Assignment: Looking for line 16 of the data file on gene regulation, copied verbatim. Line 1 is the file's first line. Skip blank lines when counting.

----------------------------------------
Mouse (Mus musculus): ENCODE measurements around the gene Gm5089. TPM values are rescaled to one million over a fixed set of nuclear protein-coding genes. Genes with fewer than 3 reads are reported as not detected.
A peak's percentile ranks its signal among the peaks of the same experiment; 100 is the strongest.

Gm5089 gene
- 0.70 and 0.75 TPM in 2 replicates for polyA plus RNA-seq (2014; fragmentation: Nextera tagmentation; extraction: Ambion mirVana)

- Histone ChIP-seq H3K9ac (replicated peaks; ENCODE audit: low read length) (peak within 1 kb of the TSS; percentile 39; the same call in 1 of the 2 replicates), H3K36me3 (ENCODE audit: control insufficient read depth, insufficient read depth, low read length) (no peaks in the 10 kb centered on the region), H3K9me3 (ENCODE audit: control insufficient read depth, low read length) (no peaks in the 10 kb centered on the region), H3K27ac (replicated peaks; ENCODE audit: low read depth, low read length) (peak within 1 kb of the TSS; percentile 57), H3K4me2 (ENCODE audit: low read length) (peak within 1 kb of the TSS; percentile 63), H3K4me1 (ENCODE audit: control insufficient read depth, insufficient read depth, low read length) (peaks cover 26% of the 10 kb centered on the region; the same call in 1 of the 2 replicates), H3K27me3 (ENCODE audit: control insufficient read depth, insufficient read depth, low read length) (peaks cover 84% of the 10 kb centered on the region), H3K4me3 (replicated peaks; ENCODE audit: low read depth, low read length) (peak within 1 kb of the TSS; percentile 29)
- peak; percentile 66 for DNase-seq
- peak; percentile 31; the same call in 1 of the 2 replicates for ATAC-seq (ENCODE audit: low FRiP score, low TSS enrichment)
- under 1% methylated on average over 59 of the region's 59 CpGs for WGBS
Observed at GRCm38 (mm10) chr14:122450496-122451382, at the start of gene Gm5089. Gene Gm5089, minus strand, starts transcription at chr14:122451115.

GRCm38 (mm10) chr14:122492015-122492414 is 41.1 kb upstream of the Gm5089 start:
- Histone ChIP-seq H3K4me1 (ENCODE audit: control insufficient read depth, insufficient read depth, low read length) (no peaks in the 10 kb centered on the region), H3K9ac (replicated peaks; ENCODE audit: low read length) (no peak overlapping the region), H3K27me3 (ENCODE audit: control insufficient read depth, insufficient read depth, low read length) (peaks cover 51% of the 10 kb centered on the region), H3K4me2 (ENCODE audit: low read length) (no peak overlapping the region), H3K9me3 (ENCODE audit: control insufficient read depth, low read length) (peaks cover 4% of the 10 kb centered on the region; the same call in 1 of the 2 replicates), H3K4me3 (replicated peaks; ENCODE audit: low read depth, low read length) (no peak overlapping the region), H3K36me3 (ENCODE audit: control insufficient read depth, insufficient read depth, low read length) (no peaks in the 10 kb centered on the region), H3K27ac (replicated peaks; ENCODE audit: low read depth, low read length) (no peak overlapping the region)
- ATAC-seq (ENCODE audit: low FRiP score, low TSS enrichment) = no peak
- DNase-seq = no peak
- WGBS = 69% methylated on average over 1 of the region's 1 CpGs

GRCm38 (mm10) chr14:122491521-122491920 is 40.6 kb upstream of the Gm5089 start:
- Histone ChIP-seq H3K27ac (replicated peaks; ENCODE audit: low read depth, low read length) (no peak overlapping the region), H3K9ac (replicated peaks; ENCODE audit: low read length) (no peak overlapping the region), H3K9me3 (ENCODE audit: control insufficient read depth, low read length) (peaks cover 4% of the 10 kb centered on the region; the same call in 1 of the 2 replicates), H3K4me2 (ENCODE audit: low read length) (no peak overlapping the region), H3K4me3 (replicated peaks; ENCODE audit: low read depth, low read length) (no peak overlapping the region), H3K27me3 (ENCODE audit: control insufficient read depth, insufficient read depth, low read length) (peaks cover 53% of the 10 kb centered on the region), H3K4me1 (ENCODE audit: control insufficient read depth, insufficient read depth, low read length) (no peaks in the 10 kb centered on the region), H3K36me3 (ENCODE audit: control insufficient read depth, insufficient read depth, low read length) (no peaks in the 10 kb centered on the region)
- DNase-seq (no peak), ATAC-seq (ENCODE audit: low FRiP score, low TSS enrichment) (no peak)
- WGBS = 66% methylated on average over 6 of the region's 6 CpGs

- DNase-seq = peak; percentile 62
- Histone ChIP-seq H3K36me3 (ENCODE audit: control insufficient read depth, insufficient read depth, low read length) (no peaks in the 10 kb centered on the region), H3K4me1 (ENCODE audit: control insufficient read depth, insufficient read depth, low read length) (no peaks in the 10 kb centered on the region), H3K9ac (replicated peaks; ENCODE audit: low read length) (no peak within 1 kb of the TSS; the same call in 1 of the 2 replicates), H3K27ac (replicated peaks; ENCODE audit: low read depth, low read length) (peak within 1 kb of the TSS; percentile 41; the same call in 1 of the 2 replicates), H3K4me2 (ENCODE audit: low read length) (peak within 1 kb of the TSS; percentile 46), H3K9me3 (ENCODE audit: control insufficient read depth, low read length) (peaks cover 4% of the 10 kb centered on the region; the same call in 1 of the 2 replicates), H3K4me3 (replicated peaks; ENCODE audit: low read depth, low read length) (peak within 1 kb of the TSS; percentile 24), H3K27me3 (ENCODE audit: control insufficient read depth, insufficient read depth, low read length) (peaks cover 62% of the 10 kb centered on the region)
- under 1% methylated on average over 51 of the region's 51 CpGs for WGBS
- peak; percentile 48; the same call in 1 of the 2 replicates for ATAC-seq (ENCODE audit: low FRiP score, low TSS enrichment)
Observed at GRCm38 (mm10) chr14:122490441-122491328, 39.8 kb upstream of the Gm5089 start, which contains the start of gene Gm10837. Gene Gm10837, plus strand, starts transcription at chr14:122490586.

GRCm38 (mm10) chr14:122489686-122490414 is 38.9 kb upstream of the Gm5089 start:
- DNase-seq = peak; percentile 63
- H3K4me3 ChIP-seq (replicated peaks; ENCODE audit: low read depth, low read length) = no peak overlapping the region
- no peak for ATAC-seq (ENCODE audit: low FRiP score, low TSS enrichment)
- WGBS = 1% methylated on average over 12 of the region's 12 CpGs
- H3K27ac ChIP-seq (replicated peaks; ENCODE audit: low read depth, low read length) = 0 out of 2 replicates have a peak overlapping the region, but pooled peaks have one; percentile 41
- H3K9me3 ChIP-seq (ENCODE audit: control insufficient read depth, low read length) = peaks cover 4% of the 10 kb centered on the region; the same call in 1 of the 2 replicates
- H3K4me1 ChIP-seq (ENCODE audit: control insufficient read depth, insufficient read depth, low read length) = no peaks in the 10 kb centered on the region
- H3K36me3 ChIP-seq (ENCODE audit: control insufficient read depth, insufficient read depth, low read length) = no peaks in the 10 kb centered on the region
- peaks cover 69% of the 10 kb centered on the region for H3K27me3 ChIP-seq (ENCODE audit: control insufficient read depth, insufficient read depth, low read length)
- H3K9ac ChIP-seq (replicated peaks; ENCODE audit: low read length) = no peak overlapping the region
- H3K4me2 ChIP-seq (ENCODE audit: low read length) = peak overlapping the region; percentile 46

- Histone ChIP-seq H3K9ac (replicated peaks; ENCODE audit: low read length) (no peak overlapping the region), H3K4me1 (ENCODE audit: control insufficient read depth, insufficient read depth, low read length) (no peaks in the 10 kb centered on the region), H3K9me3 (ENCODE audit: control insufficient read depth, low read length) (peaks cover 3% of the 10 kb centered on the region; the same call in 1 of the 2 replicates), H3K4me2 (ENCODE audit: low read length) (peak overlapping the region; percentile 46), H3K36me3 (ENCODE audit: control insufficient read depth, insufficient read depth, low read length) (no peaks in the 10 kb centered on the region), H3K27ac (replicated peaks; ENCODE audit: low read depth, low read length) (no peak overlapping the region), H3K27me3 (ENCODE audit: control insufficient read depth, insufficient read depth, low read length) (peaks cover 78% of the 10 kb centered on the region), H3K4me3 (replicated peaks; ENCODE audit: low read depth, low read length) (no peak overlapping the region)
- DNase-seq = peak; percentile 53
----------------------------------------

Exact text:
- Histone ChIP-seq H3K27ac (replicated peaks; ENCODE audit: low read depth, low read length) (no peak overlapping the region), H3K9ac (replicated peaks; ENCODE audit: low read length) (no peak overlapping the region), H3K9me3 (ENCODE audit: control insufficient read depth, low read length) (peaks cover 4% of the 10 kb centered on the region; the same call in 1 of the 2 replicates), H3K4me2 (ENCODE audit: low read length) (no peak overlapping the region), H3K4me3 (replicated peaks; ENCODE audit: low read depth, low read length) (no peak overlapping the region), H3K27me3 (ENCODE audit: control insufficient read depth, insufficient read depth, low read length) (peaks cover 53% of the 10 kb centered on the region), H3K4me1 (ENCODE audit: control insufficient read depth, insufficient read depth, low read length) (no peaks in the 10 kb centered on the region), H3K36me3 (ENCODE audit: control insufficient read depth, insufficient read depth, low read length) (no peaks in the 10 kb centered on the region)